This reminded me of something I read awhile ago I’m going to try to find it. It’s a home design trend in which the goal is to challenge your body to move throughout the space. It involved uneven floors and tight corridors and sometimes having to stand on one foot I think? It stemmed from a similar philosophy that in our modern civilization our bodies aren’t under enough daily stress. I can’t remember the name of the philosophy or practice though but will link to it when found.
It’s unfortunate that Nellie Bowles probably has to write X number of articles per month for the Times. Ideally, she’d be paid a solid salary and left to navigate the quality/quantity/length equation herself. (Disclosure: I have no freaking clue how Bowles is paid or managed, but her work is so hot and cold I get the impression that sometimes she’s a true artist and sometimes she’s just gotta submit something.)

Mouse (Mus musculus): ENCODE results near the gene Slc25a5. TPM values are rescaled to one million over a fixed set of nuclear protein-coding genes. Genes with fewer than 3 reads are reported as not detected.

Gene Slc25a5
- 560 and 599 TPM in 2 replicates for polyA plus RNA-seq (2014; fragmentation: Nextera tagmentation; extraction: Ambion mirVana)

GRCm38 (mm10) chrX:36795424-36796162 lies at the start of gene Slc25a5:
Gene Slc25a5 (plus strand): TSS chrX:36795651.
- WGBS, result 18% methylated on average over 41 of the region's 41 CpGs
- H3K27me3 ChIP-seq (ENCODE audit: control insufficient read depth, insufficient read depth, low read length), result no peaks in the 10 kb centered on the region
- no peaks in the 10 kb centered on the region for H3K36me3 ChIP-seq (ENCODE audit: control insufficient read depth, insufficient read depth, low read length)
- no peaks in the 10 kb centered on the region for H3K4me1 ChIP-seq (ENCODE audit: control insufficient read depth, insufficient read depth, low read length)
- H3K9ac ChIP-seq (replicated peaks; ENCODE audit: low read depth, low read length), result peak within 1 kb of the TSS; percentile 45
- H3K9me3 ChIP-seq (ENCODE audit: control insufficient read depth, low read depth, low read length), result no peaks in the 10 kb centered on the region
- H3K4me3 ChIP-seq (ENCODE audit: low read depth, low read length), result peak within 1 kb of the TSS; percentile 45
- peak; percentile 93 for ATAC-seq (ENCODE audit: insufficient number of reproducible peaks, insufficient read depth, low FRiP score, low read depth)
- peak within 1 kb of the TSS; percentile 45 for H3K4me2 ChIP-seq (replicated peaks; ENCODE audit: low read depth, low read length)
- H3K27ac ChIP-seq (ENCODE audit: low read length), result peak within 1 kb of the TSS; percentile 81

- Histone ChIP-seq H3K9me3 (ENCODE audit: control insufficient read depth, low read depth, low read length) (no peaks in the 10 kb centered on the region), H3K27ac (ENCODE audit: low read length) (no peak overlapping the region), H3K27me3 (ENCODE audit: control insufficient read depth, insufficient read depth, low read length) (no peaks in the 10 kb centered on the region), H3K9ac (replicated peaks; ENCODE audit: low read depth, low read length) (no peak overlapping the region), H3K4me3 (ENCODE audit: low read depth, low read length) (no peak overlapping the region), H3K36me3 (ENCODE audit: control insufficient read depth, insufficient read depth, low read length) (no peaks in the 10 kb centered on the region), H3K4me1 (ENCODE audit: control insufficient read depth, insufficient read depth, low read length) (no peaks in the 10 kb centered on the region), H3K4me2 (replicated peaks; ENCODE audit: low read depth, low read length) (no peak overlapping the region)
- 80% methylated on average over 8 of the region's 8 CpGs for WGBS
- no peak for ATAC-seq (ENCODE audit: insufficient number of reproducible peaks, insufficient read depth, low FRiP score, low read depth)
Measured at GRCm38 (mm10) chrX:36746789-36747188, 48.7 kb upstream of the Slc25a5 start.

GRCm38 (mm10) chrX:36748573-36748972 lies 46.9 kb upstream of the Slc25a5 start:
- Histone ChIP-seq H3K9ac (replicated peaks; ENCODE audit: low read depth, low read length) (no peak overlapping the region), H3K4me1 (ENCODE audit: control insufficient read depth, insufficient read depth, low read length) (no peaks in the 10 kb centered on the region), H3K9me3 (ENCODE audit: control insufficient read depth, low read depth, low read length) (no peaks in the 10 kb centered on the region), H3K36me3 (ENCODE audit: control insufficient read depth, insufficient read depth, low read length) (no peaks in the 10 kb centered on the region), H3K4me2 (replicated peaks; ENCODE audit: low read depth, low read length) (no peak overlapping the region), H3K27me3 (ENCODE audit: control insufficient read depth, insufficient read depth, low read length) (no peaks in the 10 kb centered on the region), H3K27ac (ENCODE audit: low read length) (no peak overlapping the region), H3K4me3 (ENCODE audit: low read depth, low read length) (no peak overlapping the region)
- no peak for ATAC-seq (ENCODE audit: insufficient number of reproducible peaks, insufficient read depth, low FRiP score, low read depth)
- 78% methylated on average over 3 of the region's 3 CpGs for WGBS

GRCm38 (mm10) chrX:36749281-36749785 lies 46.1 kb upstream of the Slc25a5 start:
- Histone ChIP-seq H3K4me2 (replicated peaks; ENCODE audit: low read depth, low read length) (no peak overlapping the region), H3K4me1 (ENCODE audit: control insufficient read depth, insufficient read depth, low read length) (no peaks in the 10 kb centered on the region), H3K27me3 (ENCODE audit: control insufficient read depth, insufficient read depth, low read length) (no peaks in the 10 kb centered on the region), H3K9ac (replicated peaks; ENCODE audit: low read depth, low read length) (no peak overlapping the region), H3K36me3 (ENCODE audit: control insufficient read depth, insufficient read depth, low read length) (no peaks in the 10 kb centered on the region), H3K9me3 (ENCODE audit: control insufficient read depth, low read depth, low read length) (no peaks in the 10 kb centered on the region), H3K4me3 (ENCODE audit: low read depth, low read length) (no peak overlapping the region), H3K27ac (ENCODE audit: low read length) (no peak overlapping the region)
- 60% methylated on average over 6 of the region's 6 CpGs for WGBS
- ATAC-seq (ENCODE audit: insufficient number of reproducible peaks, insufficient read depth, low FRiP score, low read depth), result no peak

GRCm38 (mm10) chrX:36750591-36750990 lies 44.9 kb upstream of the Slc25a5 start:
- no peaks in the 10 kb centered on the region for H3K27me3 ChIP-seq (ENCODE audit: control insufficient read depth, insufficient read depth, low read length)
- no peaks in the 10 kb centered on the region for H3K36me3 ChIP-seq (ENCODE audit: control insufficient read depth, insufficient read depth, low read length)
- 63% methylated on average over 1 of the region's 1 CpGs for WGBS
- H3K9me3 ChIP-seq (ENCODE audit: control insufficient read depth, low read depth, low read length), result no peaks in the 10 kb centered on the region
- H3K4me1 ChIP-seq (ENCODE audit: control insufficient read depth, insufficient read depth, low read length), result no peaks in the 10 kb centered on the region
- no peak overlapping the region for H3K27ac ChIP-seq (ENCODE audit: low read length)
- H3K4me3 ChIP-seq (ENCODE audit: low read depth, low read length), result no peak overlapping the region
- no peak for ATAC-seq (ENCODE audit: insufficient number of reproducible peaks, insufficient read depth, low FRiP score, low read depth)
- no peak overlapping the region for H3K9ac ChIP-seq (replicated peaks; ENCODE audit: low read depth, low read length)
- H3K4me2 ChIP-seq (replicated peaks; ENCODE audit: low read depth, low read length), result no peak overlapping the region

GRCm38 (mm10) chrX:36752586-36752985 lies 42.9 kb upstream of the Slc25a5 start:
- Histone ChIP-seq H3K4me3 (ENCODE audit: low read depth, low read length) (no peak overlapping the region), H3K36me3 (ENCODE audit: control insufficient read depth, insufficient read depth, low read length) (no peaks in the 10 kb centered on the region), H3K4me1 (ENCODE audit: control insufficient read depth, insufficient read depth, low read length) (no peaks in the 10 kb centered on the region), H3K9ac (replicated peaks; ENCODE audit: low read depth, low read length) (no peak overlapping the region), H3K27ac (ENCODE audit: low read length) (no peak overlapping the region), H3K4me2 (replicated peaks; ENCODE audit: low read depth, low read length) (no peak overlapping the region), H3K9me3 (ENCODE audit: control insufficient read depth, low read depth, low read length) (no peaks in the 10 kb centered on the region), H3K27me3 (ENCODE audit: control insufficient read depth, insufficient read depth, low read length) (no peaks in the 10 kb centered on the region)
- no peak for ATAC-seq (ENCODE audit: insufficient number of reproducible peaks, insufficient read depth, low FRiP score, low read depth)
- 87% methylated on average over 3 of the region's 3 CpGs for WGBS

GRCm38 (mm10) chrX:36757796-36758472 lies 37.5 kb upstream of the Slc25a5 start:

This piece falls at the cooler end of the spectrum. I was already fuming (that’s the point, right?) by the time I got to “Mr. Lonsdale proposes that ‘private prison contracts tie financial incentives to performance measures,’ for instance.” And that’s when I almost tossed my iPad across the room. It’s way too easy to attack these kind of evil-simple people. I prefer bubbled-up, society-level criticisms, and more introspective, a la Susan Sontag or Rachel Solnit, who paved the way. Bowles has done that, and very well, in the past. I hope to see more of it.
PS When Readup is successful, writers like Bowles will have all the freedom they need to write how and when they want. And it’s not about cutting out orgs like the NYTimes, who do have a lot to offer - excellent editing, at the very least.